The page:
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On the Cuban crisis

Thursday 1 February 1996

1) The Cuban crisis has entered its fifth year. The cumulated effects of the interruption of exchanges with the USSR and the Comecon, of the reinforcement of the American embargo, of the bureaucratic centralization of the command economy, provoked an economic collapse and a crisis unprecedented in the history of the revolution.

The generalized shortages of the “special peace time period” (a sort of sui generis war communism) in effect since 1990, and the constant aggravation of the living conditions of the population, forced the Castro leadership to begin a process of economic reforms in 1993. The opening to foreign capital, the development of tourism, the legalisation of the dollar were the first decisions adopted to stem the generalized economic recession and the brutal drop in the living standards of the population which was behind he flight of the balseros in August 1994.

2) The massive exodus and the demonstrations of August 1994, represented a turning point in the evolution of the situation and stimulated the acceleration of the reforms. For the first time since 1986 the free farmer’s markets were reestablished and the prices fixed according to offer and demand. The failure of the food plan, the constant degradation of the quality of food for the population which had been previously assured by the libreta, the development of an underground economy and black market in dollars, forced the Castro leadership to retract the decisions that it had imposed in the name of the “rectifiation process of negative errors and tendencies” decided by the third congress of the CCP.

Private initiative was henceforth reestablished and encouraged, at least for the small peasants as well as for the various artisanal or service activities. The continuing decentralisation was supposed to stimulate the development -on the municipal level-of independent activities and favor the development of an informal sector tied especially to the growth of tourism (for which prostitution is one of the most negative consequences).

The farmer markets assure supplies to the most well-off sectors: the prices are very high but they are set in pesos and therefore accessable (unlike the black market) to those who do not have dollars.

3) the general impoverishment is nevertheless dramatic and the acceleration of the adjustments in process, under the pressure of financial institutions of European and Latin-American governments, have further aggravated the problems of daily life. In addition to the inequalities which have resulted from the reforms, are the consequences flowing from the rationalisation of the State apparatus and of the enterprises that have resulted in around 500,000 lay-offs. The preservation of a portion of previous wages and the possibilities of alternative work under very strict conditions (essentially in agriculture) does not make up for the loss of revenues. As for the social gains in health and education they are not (for the moment) threatened, but the deterioration of the quality of services in considerable. The measures taken to expand labor productivity (suppression of excess personnel, productivity bonuses, bonuses in dollars, increased work discipline) increase the pressure on wage workers without however, involving a compensation in terms of worker control in the enterprises or mass participation in the city governments or neighborhoods.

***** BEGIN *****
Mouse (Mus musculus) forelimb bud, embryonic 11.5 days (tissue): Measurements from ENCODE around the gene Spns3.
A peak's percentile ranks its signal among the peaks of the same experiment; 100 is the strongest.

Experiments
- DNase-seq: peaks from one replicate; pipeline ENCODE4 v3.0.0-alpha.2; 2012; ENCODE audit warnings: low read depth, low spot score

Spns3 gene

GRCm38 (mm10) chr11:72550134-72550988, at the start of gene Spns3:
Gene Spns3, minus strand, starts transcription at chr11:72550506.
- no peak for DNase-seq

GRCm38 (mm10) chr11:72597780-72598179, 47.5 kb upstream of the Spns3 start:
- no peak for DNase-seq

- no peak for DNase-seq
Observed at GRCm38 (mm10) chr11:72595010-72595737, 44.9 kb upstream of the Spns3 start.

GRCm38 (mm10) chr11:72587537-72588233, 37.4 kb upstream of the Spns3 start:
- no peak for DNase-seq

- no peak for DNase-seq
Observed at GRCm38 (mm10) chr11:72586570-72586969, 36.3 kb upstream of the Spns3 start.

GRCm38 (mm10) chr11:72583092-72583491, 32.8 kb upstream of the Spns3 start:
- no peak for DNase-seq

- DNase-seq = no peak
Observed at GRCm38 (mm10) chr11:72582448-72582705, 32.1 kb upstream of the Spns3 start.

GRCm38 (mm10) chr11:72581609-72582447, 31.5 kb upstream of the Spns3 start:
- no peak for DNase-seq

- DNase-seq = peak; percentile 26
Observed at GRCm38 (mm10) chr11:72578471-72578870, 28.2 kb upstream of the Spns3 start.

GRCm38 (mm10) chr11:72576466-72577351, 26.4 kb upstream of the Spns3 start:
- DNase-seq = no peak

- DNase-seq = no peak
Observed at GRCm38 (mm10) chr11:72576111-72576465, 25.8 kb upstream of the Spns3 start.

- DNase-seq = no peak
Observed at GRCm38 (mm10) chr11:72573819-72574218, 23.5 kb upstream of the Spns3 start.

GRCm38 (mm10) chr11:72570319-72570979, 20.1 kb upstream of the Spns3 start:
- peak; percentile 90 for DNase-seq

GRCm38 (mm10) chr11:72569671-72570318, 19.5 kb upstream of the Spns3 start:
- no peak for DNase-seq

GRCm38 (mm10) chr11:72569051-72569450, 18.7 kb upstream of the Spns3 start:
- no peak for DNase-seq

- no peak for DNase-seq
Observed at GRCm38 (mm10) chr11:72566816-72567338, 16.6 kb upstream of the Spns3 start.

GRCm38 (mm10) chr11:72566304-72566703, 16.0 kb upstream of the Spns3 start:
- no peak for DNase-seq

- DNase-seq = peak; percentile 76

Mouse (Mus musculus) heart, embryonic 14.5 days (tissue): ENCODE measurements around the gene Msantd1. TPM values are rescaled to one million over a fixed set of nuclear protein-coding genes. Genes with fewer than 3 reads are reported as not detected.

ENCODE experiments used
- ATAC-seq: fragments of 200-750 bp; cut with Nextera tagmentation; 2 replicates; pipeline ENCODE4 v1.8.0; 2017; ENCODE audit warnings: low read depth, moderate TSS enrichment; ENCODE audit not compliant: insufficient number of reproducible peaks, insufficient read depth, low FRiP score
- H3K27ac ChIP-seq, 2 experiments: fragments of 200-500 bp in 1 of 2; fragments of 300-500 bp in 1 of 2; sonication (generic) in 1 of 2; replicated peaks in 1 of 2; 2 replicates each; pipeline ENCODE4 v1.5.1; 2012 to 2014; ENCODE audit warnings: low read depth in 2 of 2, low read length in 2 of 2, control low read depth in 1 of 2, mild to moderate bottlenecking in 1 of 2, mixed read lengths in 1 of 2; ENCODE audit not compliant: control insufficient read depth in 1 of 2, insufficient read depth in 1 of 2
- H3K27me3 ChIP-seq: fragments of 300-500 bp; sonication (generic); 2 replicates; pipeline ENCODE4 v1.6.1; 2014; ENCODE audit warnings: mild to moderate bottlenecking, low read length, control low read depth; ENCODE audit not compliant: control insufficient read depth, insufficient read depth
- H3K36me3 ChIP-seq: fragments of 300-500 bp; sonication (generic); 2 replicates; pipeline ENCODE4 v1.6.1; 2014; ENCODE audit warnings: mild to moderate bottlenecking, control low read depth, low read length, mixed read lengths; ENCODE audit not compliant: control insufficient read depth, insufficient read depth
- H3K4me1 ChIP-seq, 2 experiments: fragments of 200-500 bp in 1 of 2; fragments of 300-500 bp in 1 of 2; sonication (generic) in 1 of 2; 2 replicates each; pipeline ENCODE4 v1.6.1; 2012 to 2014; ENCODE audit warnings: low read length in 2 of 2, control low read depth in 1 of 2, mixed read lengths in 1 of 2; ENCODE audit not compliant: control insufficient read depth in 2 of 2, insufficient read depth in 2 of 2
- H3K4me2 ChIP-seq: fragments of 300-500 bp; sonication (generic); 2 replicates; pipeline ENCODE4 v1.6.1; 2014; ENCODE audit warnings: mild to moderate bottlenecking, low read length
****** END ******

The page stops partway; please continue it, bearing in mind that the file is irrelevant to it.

As for the unions, their role consists in stimulating production, to popularize the economic reforms in the framework of the well-known on-the-job “efficiency assemblies” while softening the consequences of the current changes.

In the mixed enterprises (joint-ventures), the wagearners do not have any other protection than the very limited ones granted the union or the CCP cells but they enjoy better wages and numerous material advantages in relation of the workers of the State enterprises which explains the increase in job seekers in this sector. The Cuban economy now functions at two speeds.

4) The current change is the result of contradictory political plans. The debates which took place in leadership circles, amongst intellectuals, researchers and professors have resulted in a provisional consensus on the inevitability of the economic opening. But the concepts are different. For some the economic opening must not threaten the political system: But the Chinese “example “ which inspires them is not applicable in Cuba if only because Washington will not allow Havana to do what it allows Peking to do.

For the others (inspired by social democracy) the economic reforms must be a prelude to a radical political recasting of institutions. Only a parliamentary democracy and a generalized market economy will be able to bring about the lifting of the American embargo without which according to them, no economic recovery will be possible.

Only a minority of political leaders and researchers consider the current economic opening as a necessary evil given the international isolation of the island, but propose that this “NEP” be accompanied by political changes going in the direction of an expansion of the decision making powers of wage workers, of a rank and file democracy and of an antibureaucratic struggle which would have to involve changes in the current functioning of organs of popular power (OPP). This orientation which would involve giving the population expanded powers of control could allow the limiting of the aggravation of work conditions and the deterioration of the standard of living of the workers on one hand, and the enrichment of bureaucrats involved in trade or of the personel involved with tourism or of commercial agriculture on the other.

5) The current reforms are undermining the social base of the regime; the ideological disarray, the absence of perspectives and especially the erosion of revolutionary legitimacy have had effects as serious as the economic shortages; furthermore, the confusion is aggravated by the absence of debates and encounters which would allow the collective development of a middle term survival plan. Without such a democratisation of political institutions (the OPP) the possibilities to save the revolution are more compromised given the fact that the isolation of Cuba is nearly total in an international context marked by a generalized decline of revolutionary struggles;